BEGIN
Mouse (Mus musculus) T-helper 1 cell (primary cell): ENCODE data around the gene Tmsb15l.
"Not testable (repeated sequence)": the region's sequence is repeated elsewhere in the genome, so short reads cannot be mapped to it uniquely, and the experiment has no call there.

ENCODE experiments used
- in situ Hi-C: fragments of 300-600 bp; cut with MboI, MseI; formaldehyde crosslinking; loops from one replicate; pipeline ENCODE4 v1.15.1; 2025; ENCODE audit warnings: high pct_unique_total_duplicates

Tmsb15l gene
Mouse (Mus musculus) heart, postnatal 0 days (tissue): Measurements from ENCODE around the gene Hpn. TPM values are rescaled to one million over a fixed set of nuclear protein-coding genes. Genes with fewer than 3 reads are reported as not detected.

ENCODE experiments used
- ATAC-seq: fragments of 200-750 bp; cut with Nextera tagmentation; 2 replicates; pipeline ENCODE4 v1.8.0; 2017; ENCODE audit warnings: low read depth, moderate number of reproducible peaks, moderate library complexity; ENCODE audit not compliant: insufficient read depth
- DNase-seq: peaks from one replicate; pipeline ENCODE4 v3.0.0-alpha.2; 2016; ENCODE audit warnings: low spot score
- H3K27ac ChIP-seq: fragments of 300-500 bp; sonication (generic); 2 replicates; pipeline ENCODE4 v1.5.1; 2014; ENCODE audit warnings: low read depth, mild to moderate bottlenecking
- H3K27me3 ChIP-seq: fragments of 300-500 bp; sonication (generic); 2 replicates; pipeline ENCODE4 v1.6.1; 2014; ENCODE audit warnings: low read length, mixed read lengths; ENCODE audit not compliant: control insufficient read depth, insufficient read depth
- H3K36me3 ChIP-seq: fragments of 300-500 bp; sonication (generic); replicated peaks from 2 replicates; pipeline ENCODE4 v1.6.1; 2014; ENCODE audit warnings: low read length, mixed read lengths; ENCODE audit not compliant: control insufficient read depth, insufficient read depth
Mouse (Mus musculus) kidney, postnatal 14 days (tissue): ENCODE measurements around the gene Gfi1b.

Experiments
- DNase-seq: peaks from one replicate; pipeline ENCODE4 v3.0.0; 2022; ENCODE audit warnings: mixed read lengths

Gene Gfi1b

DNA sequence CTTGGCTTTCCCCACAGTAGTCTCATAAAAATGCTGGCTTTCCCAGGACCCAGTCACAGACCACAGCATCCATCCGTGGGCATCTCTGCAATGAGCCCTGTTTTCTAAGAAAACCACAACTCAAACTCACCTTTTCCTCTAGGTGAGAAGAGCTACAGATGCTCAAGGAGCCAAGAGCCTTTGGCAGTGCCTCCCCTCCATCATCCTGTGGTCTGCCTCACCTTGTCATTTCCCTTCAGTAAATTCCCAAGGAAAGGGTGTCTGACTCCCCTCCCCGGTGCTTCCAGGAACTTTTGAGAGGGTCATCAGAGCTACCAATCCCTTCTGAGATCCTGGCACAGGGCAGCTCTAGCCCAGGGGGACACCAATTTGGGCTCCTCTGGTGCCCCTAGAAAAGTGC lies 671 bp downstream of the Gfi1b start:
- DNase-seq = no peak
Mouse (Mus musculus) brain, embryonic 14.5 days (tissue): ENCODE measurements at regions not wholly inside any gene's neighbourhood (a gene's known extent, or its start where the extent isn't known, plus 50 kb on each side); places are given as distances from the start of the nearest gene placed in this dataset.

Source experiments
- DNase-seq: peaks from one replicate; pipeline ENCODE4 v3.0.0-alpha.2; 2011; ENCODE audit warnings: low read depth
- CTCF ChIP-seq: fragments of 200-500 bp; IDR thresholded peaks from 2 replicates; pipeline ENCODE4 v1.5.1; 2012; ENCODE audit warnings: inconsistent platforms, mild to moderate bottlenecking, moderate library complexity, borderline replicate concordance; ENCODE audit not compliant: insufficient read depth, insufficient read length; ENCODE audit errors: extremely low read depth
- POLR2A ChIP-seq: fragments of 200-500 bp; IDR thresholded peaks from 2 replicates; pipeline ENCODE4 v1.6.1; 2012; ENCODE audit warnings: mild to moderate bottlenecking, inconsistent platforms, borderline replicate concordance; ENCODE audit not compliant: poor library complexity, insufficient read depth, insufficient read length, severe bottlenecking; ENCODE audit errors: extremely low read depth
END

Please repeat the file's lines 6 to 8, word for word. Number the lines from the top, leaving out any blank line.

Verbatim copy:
Mouse (Mus musculus) heart, postnatal 0 days (tissue): Measurements from ENCODE around the gene Hpn. TPM values are rescaled to one million over a fixed set of nuclear protein-coding genes. Genes with fewer than 3 reads are reported as not detected.

ENCODE experiments used
- ATAC-seq: fragments of 200-750 bp; cut with Nextera tagmentation; 2 replicates; pipeline ENCODE4 v1.8.0; 2017; ENCODE audit warnings: low read depth, moderate number of reproducible peaks, moderate library complexity; ENCODE audit not compliant: insufficient read depth